I recently started working on a new side project and decided to implement it as a single page application (SPA). For this, I chose to build an API powered by an ASP.NET Core Web API and a Vue.js powered front-end to consume the API.

I could find templates included in Visual Studio for AngularJS and React but nothing for Vue.js. Since I already have experience with Vue.js I decided to document the steps I used to create my starter project from a blank ASP.NET Core web app using ASP.NET Core 3.1 and Vue.js 2.

Install the required tools

We will need some command line tools installed to get started, these will be Node.js, the .NET CLI and the Vue CLI.

I have included links to the installation instructions for each tool below since these can vary a little depending on the platform. However, these are mostly running the appropriate installer or executing an NPM install command.

Now the tools are installed, we can move on to the next step! Getting your project setup.

Create a blank ASP.NET Core web app

I decided to start from a blank ASP.NET core web app. From here, I add the code required to support an ASP.NET Core Web API. 

To start go to your root project folder (I am going to use ExampleApp for mine) and then run the following command.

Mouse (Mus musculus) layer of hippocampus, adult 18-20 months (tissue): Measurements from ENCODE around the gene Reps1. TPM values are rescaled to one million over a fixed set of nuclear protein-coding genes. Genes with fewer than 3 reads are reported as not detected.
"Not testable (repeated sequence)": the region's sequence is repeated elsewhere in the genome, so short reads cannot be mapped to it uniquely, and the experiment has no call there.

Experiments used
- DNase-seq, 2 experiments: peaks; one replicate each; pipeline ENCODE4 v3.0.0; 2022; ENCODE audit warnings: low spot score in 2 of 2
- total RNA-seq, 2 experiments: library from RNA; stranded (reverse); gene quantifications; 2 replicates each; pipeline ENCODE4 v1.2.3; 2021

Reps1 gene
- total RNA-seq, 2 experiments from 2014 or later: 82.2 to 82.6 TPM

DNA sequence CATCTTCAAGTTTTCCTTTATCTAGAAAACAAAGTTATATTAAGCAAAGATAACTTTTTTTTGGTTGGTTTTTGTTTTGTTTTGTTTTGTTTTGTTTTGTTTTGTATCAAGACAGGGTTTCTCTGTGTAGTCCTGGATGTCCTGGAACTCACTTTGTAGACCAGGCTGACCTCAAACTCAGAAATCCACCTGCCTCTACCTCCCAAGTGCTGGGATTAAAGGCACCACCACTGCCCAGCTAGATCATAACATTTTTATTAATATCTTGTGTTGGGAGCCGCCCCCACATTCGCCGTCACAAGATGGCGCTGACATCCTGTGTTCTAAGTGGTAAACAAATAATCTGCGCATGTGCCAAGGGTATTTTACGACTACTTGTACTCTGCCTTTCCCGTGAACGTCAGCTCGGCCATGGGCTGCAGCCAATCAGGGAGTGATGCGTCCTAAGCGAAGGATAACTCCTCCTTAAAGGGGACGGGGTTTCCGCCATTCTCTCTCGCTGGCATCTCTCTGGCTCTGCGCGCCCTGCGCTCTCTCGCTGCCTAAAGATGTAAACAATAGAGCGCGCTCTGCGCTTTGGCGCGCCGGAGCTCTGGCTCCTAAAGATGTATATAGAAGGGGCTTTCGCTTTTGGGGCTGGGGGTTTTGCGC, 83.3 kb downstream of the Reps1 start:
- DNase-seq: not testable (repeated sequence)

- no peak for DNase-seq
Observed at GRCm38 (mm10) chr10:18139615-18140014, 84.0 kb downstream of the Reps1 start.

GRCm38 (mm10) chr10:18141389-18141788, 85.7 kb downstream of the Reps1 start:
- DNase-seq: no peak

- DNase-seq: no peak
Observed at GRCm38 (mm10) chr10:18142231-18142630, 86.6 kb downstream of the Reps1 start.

dotnet new web

The .NET CLI will use the folder name as the name of the project. As a result, my project is also called ExampleApp.

At this point we have a pretty empty ASP.NET Core web app, so we will need to add the code to support an ASP.NET Core Web API.

Add support for ASP.NET Core Web API

The first thing you will notice missing if you are familiar with an ASP.NET Core MVC or ASP.NET Core Web API is the Controllers folder. This will need to be created as a place for us to put our controllers.

mkdir Controllers

Now that step is out of the way, we need to make some changes to the Startup.cs file.

The ConfigureServices method will need to be updated to register any controllers you create with the dependency injection container in ASP.NET Core. Thankfully, there is a useful extension method to make this simple. You just need to call the following method in ConfigureServices.

public void ConfigureServices(IServiceCollection services)
{
    services.AddControllers();
}

The Configure method will need a little more work, but nothing too drastic. We need to map the endpoints of our API to the controllers and allow static files. We can make use of the provided extension methods to make this step easy too.

public void Configure(IApplicationBuilder app, IWebHostEnvironment env)
{
    app.UseStaticFiles();
    app.UseRouting();
    app.UseEndpoints(endpoints =>
    {
        endpoints.MapControllers();
    });
}

Finally we can create a controller for us to test our Vue.js app with. I decided on a HelloWorld controller which I have provided below (this should go in the Controllers folder). But you can use any example you like.